DUBAI, Oct 6 (Reuters) - Saudi Arabia has introduced measures to facilitate the entry of foreign issuers to the Saudi stock market and encourage investment in NOMU, the country’s secondary market, the Saudi Capital Market Authority (CMA) said on Sunday.
The Saudi main stock exchange, Tadawul, opened to foreign investors in 2015. The kingdom has since introduced a raft of reforms to attract overseas share buyers and issuers as part of efforts to lure foreign capital and diversify the oil-dependent economy.
CMA said on Sunday it had adopted rules that will facilitate foreign issuers’ listings of their shares on the main Saudi market.
The move will “create greater opportunities for diversification of investment for investors,” Mohammed bin Abdullah Elkuwaiz, Chairman of the Capital Market Authority, said in a statement.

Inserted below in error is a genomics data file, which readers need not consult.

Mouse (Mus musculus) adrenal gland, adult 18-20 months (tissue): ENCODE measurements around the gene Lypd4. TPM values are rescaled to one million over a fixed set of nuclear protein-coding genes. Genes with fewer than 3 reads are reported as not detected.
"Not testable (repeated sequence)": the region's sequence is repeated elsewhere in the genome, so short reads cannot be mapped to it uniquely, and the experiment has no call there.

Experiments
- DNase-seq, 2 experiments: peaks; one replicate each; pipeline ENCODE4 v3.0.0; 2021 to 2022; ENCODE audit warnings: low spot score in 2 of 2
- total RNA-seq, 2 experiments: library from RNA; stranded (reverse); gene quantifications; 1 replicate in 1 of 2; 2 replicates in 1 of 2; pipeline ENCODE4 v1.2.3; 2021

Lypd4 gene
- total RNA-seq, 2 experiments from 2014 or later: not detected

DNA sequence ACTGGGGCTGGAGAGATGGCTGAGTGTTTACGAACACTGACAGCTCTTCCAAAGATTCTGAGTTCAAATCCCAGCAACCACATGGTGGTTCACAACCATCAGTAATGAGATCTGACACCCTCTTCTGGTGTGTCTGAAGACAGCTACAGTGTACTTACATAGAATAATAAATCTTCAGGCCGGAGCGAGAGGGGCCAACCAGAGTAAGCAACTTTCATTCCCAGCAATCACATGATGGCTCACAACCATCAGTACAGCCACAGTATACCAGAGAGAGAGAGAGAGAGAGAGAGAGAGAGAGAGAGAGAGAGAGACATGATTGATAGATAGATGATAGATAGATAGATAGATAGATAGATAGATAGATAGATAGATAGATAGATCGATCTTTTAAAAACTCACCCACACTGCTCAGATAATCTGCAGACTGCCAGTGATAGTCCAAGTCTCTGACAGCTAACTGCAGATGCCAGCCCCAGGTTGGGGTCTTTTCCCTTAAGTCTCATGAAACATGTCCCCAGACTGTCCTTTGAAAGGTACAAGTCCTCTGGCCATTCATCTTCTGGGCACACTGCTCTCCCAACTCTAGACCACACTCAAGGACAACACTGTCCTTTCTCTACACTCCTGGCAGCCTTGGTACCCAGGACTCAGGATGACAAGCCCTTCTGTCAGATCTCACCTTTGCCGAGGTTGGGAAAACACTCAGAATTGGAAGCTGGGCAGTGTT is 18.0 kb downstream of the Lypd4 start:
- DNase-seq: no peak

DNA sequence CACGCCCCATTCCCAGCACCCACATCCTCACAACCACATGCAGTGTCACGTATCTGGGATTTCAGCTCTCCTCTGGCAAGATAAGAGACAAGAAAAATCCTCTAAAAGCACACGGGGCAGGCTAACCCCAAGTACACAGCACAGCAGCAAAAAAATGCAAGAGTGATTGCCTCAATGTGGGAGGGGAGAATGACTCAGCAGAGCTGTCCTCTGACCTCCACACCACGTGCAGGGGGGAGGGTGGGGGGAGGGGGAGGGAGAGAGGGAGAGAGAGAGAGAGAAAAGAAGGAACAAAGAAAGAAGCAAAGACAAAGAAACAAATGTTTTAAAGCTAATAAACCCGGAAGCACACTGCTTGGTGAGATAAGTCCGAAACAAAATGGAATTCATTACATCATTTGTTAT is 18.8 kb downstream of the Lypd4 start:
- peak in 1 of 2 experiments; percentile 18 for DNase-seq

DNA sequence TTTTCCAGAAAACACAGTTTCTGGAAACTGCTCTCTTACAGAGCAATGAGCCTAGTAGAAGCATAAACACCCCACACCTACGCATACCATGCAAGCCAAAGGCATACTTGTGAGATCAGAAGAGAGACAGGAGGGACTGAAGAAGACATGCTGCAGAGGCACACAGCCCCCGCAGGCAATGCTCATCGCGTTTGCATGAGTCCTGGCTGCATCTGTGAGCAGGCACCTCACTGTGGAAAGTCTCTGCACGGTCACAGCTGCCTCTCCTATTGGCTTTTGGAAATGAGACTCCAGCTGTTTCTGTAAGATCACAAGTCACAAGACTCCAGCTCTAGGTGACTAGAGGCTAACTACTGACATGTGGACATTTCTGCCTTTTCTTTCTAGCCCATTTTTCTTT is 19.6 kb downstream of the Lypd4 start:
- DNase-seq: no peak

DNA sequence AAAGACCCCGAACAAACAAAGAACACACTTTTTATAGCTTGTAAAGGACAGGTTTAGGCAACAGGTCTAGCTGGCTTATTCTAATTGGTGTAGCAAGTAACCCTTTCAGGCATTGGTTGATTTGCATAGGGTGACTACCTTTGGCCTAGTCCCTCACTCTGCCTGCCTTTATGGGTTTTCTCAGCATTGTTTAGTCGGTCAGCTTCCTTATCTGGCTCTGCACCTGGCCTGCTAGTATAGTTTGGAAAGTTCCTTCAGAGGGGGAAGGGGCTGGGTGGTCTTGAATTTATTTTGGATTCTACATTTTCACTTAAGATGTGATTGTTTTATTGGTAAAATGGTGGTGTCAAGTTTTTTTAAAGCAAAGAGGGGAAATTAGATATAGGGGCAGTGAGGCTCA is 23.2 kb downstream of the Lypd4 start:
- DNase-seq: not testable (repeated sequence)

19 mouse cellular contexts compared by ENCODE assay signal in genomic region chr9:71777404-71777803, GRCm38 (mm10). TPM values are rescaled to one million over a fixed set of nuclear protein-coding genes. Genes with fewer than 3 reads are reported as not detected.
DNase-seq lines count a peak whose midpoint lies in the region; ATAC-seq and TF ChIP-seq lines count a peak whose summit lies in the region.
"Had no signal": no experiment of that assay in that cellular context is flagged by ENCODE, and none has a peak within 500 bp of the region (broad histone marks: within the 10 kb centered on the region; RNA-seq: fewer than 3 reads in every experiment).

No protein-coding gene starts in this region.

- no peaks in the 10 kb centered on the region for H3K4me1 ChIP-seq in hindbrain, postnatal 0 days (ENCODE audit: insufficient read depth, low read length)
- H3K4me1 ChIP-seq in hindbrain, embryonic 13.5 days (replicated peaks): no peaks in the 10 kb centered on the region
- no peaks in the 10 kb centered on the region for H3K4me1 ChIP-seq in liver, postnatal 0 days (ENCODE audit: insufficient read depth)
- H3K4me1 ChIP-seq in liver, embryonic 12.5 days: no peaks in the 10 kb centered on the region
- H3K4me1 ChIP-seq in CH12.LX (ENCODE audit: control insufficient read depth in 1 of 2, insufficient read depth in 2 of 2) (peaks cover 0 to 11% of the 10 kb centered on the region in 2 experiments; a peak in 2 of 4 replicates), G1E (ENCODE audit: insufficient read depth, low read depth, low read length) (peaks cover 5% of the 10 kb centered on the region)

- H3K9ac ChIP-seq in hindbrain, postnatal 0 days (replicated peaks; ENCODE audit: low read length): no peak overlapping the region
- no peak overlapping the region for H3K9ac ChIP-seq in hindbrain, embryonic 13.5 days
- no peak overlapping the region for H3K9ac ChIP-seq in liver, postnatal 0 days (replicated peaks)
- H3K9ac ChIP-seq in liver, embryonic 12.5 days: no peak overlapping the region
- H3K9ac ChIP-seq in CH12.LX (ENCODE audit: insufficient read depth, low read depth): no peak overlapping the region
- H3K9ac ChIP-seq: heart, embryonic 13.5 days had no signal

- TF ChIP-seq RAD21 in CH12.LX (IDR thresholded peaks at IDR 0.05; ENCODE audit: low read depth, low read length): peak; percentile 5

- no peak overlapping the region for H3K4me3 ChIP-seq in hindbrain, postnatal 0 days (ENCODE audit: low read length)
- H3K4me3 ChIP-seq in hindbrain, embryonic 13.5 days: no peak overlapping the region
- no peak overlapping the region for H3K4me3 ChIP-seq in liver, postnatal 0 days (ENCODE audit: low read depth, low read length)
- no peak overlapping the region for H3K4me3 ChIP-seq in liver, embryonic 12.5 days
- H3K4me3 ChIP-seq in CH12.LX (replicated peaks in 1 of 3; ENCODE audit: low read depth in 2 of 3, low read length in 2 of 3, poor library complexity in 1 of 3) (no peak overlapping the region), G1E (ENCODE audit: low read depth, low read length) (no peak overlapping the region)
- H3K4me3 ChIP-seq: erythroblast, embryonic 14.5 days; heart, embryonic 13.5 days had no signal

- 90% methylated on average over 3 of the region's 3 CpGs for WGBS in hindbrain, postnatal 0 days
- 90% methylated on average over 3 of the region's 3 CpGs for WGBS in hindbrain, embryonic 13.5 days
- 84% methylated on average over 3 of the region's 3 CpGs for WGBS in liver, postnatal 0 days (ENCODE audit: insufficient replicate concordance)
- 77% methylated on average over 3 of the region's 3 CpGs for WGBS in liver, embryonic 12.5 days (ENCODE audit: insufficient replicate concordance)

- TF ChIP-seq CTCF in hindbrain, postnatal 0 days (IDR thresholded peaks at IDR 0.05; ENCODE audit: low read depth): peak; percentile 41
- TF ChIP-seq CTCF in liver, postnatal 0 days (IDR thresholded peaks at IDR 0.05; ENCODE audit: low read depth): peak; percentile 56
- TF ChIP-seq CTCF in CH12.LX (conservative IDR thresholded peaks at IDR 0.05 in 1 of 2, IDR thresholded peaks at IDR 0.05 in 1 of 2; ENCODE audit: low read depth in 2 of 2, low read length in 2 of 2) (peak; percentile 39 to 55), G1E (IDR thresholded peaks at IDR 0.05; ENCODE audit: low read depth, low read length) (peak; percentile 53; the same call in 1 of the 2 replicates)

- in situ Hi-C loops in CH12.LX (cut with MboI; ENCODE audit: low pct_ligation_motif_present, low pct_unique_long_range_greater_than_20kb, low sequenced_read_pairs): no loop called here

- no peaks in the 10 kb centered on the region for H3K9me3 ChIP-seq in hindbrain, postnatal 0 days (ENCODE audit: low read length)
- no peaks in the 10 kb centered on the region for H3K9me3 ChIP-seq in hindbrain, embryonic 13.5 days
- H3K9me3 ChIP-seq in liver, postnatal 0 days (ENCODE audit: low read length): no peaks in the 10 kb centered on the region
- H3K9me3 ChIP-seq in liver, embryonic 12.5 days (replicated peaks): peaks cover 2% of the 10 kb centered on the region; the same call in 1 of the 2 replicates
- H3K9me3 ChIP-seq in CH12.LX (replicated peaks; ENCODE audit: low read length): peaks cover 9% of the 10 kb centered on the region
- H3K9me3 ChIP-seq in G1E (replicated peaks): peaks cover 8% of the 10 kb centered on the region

The new measures follow an agreement earlier this year between Tadawul and the Abu Dhabi Securities Exchange (ADX) aimed at boosting dual listings in Saudi Arabia and United Arab Emirates.
In February, Tadawul’s Chief Executive, Khalid al-Hussan, said the Saudi exchange and CMA were working with potential investors in Gulf countries on new rules to allow cross-border listings on Saudi Arabia’s stock market.
The CMA also said on Sunday the measures - which amend existing rules on how securities are offered - will promote trading and listing in NOMU, a parallel market with lighter listing rules for smaller firms.
Other amendments concern the disclosure of bankruptcy proceedings under the country’s bankruptcy law in an effort to boost governance and transparency in the market, the CMA said. (Reporting by Davide Barbuscia; Editing by Kirsten Donovan)